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North Carolina Property Tax Calculator

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Overview of North Carolina Taxes

North Carolina’s property tax rates are relatively low in comparison to other states. The average effective property tax rate in North Carolina is 0.84%, 20th lowest in the U.S.

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  • About This Answer

    To calculate the exact amount of property tax you will owe requires your property's assessed value and the property tax rates based on your property's address. Please note that we can only estimate your property tax based on median property taxes in your area. There are typically multiple rates in a given area, because your state, county, local schools and emergency responders each receive funding partly through these taxes. In our calculator, we take your home value and multiply that by your county's effective property tax rate. This is equal to the median property tax paid as a percentage of the median home value in your county.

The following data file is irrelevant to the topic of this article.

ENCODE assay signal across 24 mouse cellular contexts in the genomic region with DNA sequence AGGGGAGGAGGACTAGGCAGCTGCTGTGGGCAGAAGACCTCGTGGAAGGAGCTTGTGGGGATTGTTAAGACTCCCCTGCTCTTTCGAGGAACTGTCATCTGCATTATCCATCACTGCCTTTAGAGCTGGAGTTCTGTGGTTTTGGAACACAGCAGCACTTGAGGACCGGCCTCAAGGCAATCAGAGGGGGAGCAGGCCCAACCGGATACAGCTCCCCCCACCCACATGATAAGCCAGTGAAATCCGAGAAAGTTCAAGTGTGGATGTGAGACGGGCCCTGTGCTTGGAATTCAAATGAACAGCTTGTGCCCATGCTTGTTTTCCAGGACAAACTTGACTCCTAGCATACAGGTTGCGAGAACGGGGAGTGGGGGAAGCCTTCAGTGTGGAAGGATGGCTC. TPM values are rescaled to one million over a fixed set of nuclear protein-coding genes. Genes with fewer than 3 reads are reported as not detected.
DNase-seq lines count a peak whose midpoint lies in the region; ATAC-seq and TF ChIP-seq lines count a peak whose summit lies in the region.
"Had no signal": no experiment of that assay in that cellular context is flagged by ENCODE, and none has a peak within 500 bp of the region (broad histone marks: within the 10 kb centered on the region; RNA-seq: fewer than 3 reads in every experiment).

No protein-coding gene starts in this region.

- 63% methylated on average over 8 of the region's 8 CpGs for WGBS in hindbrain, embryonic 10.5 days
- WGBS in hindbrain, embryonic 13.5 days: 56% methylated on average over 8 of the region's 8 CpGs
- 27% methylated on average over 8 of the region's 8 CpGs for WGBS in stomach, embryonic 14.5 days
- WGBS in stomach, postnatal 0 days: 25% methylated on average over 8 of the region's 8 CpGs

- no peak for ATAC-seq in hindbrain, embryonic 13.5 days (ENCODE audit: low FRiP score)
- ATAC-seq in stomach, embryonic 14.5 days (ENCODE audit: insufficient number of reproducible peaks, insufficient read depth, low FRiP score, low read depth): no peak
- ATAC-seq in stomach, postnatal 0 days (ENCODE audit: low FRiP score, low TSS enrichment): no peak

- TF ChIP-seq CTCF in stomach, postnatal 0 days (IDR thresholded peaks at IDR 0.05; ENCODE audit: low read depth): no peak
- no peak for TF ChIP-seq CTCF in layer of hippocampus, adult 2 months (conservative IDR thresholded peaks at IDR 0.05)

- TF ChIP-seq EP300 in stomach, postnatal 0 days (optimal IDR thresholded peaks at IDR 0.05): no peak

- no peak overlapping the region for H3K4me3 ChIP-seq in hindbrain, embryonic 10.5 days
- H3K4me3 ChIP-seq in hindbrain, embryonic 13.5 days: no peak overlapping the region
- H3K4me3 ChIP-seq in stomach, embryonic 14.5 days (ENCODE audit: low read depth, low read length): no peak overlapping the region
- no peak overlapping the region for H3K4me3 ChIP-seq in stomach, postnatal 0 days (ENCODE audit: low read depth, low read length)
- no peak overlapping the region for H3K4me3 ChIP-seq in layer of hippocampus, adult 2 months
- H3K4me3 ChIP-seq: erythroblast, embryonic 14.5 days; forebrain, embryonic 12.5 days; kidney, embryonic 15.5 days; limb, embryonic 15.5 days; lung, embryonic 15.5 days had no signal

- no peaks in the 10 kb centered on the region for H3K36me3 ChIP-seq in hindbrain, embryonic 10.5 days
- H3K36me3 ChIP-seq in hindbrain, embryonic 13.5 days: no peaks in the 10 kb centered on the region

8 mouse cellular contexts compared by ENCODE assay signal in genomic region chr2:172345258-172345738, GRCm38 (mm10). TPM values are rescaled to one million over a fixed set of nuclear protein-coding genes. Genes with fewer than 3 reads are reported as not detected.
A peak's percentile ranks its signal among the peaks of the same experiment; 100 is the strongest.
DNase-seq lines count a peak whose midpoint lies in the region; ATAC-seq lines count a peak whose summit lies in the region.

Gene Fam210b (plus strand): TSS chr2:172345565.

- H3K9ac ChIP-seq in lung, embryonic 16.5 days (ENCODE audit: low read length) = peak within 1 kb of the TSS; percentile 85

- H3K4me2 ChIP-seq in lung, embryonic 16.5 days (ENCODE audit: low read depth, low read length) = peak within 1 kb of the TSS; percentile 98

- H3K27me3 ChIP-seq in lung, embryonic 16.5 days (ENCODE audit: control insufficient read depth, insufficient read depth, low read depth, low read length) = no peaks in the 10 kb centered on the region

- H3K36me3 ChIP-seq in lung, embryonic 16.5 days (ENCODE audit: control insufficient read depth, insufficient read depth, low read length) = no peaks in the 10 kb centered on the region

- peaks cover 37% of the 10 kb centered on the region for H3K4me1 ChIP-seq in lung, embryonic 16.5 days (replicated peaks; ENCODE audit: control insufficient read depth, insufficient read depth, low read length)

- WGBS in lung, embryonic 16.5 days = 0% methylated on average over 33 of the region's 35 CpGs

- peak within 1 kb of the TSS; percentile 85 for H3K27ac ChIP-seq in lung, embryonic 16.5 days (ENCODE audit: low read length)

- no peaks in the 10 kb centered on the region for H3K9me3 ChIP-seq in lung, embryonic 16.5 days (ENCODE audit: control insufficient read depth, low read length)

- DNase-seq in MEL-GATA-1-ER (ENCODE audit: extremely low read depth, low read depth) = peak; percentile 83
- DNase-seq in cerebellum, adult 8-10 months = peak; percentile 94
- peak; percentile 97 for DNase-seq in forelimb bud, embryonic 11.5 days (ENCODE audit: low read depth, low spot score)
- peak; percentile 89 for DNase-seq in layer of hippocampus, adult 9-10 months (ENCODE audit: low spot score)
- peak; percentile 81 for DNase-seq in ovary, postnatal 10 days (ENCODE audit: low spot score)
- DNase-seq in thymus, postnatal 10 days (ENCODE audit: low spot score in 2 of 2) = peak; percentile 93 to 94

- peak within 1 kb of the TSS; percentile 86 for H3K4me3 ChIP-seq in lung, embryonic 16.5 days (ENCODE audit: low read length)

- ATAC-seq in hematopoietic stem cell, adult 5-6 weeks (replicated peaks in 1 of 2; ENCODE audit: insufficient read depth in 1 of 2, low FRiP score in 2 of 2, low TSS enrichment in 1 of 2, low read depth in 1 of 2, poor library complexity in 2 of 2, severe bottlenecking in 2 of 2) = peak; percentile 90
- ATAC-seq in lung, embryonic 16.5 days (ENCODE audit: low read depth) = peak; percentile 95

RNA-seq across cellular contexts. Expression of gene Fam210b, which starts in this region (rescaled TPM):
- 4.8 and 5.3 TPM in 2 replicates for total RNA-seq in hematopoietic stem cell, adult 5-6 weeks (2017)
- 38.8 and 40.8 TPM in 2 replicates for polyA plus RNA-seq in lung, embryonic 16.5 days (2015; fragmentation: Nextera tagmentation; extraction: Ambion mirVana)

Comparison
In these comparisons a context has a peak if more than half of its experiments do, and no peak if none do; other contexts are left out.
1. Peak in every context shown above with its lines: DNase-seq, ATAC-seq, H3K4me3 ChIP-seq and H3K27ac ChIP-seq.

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  • Our Tax Expert

    Jennifer Mansfield Tax

    Jennifer Mansfield, CPA, JD/LLM-Tax, is a Certified Public Accountant with more than 30 years of experience providing tax advice. SmartAsset’s tax expert has a degree in Accounting and Business/Management from the University of Wyoming, as well as both a Masters in Tax Laws and a Juris Doctorate from Georgetown University Law Center. Jennifer has mostly worked in public accounting firms, including Ernst & Young and Deloitte. She is passionate about helping provide people and businesses with valuable accounting and tax advice to allow them to prosper financially. Jennifer lives in Arizona and was recently named to the Greater Tucson Leadership Program.

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North Carolina Property Taxes

Photo credit: ©iStock.com/traveler1116

Buying a home in Raleigh? Burlington? Charlotte? If so, you’ll want to know what to expect on your annual property tax bill. Property taxes in North Carolina are a key source of revenue for local governments, providing funding for services such as public education and law enforcement. You’ll also want to know what to expect when it comes time to get a mortgage. Check out our North Carolina mortgage rates guide for information about purchasing or refinancing properties in the Tar Heel State.